There are some areas of the UK that are a young screenwriters dream. If Salford or Manchester aren’t on your radar they need to be, because the Media city is the golden land of oportunity for your field. It’s also a big city with lots of other jobs on offer, relatively cheap to live in and above all fun.
Otherwise London is a great choice, but a very expensive one. It’s easier to stay in London after your degree than to move there from the regions (trust me sometimes I wish I’d never left).
If you end up in like…Conventry (Warwick uni has one of the best English and Drama courses going, plus it’s a Russell Group Uni) you’re going to really struggle to find work even with a great degree under your belt. Plus Coventry is a dull, dull place.
And on that note, Russell Group Unis do look more impressive on a CV. It always stands out to me when I’m hiring, rightly or wrongly. They’re prestigious for a reasonand the teaching quality generally is better.
What are your expected grades? And your extra ciriculars? Where can you achievably get into that balances all of the above? It’s good to apply to one or two that will really stretch you, because if you really want to get onto a specific course then that course probably really wants you.
And at the end of the day picking a course that you want to do is the SINGLE most impotant factor. You are going to sink nearly £30k on just the tuition. IT’s going to be hard work in the prime of your life. You need to do something that excites you, even if it meets literally none of the other critera.
To sum up: I was always going to go to Cambridge to read English Literature. I easily had the grades, I had a great personal statement, I had all the ambition and then one day I looked at everyone else going to Cambridge and I just…didn’t want to be around them. I didn’t think I’d enjoy being stuck in an expensive, pretentious city with a load of rich arseholes learning Old Norse so that I could better understand ancient texts. So I withdrew my application and last minute started applying for Engish and Drama because I was too afraid that pure Theatre was too soft.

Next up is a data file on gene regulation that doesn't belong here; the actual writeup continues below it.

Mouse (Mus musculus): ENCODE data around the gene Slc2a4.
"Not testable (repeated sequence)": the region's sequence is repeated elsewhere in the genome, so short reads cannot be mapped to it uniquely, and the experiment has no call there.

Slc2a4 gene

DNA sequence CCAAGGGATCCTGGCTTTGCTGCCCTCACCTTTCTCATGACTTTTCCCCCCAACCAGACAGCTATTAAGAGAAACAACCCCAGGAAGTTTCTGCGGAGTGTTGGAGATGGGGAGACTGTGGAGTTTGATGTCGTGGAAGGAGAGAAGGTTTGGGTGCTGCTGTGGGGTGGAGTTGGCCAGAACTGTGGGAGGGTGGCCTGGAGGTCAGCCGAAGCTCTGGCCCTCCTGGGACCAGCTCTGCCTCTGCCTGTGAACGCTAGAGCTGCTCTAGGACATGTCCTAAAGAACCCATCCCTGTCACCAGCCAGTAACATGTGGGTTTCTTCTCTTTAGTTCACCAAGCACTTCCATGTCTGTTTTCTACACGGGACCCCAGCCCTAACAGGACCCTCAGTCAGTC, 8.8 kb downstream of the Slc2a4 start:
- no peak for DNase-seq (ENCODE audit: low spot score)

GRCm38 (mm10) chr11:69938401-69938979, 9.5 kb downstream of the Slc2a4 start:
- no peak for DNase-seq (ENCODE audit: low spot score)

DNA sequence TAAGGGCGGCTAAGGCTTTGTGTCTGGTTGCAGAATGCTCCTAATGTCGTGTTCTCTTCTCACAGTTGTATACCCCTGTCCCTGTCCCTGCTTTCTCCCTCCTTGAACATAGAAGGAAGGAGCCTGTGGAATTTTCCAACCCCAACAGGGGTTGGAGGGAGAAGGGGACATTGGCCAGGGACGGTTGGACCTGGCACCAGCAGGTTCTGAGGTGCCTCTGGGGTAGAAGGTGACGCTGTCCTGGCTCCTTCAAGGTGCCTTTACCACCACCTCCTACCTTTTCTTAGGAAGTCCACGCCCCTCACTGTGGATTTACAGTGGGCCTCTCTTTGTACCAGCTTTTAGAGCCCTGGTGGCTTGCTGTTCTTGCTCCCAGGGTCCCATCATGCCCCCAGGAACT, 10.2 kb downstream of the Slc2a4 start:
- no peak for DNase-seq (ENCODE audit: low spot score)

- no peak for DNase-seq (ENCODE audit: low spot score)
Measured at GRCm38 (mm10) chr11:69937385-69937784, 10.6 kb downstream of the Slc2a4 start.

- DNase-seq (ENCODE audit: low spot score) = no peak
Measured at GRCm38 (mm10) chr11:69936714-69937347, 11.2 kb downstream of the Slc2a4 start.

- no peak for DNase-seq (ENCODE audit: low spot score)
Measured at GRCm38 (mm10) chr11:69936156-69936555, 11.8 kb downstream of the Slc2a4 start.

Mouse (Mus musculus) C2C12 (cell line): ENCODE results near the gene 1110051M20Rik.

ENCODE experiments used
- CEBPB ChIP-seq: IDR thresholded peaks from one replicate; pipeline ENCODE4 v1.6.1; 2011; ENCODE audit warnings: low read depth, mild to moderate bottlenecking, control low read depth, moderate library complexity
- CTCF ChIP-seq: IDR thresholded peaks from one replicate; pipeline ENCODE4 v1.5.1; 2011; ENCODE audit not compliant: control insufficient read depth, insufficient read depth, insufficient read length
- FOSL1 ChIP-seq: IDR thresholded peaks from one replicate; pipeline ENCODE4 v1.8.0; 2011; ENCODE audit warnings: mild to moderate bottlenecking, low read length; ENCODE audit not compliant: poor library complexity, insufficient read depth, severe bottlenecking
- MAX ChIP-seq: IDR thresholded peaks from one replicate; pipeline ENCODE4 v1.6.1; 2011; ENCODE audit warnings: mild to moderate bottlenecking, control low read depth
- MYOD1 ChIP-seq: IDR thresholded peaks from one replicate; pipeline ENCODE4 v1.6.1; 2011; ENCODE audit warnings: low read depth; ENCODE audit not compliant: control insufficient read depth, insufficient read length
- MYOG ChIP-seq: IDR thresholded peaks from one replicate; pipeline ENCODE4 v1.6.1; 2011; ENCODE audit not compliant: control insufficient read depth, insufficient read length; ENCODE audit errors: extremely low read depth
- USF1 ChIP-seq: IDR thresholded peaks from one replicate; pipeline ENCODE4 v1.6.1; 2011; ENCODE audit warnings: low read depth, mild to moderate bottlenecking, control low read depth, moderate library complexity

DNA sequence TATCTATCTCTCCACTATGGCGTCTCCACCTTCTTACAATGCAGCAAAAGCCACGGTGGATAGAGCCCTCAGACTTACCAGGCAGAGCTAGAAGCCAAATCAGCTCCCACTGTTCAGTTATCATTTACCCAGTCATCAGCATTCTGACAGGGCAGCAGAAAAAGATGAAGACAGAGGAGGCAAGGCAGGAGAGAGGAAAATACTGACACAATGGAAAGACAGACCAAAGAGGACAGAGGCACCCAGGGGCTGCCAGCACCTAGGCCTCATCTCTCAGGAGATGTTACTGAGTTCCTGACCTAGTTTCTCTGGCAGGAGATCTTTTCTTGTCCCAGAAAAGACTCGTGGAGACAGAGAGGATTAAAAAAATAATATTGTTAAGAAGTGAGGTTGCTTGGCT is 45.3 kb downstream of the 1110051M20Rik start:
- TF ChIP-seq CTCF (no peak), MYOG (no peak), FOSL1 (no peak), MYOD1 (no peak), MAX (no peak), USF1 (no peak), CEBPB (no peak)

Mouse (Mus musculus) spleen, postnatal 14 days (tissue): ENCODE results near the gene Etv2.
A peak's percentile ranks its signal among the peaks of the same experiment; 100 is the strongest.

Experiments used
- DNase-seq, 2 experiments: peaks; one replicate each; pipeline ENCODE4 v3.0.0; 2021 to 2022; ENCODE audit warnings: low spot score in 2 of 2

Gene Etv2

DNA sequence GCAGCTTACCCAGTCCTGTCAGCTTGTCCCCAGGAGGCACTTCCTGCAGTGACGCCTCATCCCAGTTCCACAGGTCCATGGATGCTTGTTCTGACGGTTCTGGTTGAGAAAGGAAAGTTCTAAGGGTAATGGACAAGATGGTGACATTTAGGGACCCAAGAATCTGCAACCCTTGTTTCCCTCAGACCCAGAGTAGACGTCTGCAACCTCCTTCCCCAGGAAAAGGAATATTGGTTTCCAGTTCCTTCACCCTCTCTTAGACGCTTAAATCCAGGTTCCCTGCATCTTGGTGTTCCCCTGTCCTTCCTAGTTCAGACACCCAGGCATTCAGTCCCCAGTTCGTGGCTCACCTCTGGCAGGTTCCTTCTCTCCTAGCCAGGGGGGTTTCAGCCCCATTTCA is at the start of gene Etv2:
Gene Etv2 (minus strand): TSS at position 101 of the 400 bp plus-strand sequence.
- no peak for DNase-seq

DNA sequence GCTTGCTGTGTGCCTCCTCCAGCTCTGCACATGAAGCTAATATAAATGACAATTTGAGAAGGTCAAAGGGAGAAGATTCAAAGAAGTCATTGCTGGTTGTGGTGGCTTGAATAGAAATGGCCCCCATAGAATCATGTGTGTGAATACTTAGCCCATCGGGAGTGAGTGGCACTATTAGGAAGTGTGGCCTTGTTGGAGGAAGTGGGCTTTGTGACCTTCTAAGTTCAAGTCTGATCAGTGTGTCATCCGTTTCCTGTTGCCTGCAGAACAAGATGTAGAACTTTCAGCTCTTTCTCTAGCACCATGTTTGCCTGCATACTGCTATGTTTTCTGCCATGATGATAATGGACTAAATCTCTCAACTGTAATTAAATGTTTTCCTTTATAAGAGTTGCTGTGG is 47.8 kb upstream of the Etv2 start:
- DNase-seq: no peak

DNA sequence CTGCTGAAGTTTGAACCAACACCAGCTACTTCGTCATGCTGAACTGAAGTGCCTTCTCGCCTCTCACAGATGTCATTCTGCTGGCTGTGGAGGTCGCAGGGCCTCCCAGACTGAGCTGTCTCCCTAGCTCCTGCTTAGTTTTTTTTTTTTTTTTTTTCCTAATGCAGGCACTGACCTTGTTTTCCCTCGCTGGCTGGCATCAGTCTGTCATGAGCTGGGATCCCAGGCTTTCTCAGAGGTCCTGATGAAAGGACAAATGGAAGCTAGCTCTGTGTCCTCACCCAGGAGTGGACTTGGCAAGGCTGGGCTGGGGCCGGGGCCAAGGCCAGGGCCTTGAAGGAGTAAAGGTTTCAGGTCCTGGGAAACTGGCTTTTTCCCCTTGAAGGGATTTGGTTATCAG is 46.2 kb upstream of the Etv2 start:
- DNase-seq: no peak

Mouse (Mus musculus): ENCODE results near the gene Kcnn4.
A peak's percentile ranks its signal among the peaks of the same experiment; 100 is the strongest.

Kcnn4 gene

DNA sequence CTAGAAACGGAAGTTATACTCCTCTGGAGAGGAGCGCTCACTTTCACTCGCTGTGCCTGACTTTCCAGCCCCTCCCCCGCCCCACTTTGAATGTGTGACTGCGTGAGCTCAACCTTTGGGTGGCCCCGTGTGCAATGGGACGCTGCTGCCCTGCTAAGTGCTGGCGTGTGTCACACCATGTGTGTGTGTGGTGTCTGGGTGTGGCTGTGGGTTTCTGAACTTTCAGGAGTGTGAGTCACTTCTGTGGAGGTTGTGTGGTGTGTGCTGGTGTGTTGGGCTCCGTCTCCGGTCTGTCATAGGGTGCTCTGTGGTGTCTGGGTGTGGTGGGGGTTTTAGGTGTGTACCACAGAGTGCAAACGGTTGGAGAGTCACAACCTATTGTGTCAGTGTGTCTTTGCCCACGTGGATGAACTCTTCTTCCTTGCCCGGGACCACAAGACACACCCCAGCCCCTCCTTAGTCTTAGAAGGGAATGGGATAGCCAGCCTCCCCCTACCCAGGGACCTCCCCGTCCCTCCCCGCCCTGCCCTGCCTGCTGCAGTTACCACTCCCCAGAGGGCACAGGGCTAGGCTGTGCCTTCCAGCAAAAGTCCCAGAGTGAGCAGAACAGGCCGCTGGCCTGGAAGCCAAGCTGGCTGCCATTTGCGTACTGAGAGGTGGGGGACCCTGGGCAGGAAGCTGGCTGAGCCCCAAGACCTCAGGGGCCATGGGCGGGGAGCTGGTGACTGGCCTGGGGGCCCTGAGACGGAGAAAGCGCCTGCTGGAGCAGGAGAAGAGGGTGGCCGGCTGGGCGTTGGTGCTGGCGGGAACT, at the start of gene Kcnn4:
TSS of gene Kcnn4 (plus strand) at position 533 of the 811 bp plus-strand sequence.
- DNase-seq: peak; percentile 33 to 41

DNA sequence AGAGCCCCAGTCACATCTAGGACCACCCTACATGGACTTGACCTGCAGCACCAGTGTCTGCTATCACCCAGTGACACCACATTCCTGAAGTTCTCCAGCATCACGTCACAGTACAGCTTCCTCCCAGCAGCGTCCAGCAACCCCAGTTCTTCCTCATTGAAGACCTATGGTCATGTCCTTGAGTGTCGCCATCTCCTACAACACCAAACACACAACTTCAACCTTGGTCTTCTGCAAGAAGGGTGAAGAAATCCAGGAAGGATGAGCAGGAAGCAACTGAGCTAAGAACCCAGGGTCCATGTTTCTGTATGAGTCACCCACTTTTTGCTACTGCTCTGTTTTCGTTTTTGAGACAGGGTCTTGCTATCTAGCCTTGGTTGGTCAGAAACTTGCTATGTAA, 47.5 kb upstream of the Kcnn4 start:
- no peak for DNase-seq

I got accepted everywhere, got headhunted into a few more English offers and accepted an unconditional at a great Uni because it took all the pressure off. But with that pressure off I got less and less excited about going.
On results day I got fantastic results in a year where they really cut bacck on the percentages of As and A*s and someone said to me “have you thought about York? They have a really exciting theatre course, give them a ring.”
I looked at the course and I fell in love. I rang the admissions dean and they had no more spaces but I kept her on the line. She said my application was better suited to English at Oxford or Cambridge but I told her that I wanted to be a playwright, that I’d won the National Theatre New Views playwright award earlier that year but I left it off my application because I had thought theatre was too soft, but I regretted it and I really wanted to go to York and study theatre. She made me an extra place on the course because she liked my passion and honesty.
It was a “soft” degree, in an expensive city (that I still live in, and I hate) away from London where all the theatres are. But I wouldn’t change it for the world. I loved my course so much and I learned more than I ever would have on a stuffy English Course.
Everything that I’ve outlined is important pragmaticaly but nothing is as important as doing something you love. You can make it work!
I hope any of that was useful. As I said I used to coach people through UCAS applications and then also mentor students at Uni. So if you have any questions shoot them my way! I’ve been to acadmic conferences at Unis all over the country so I might be some help.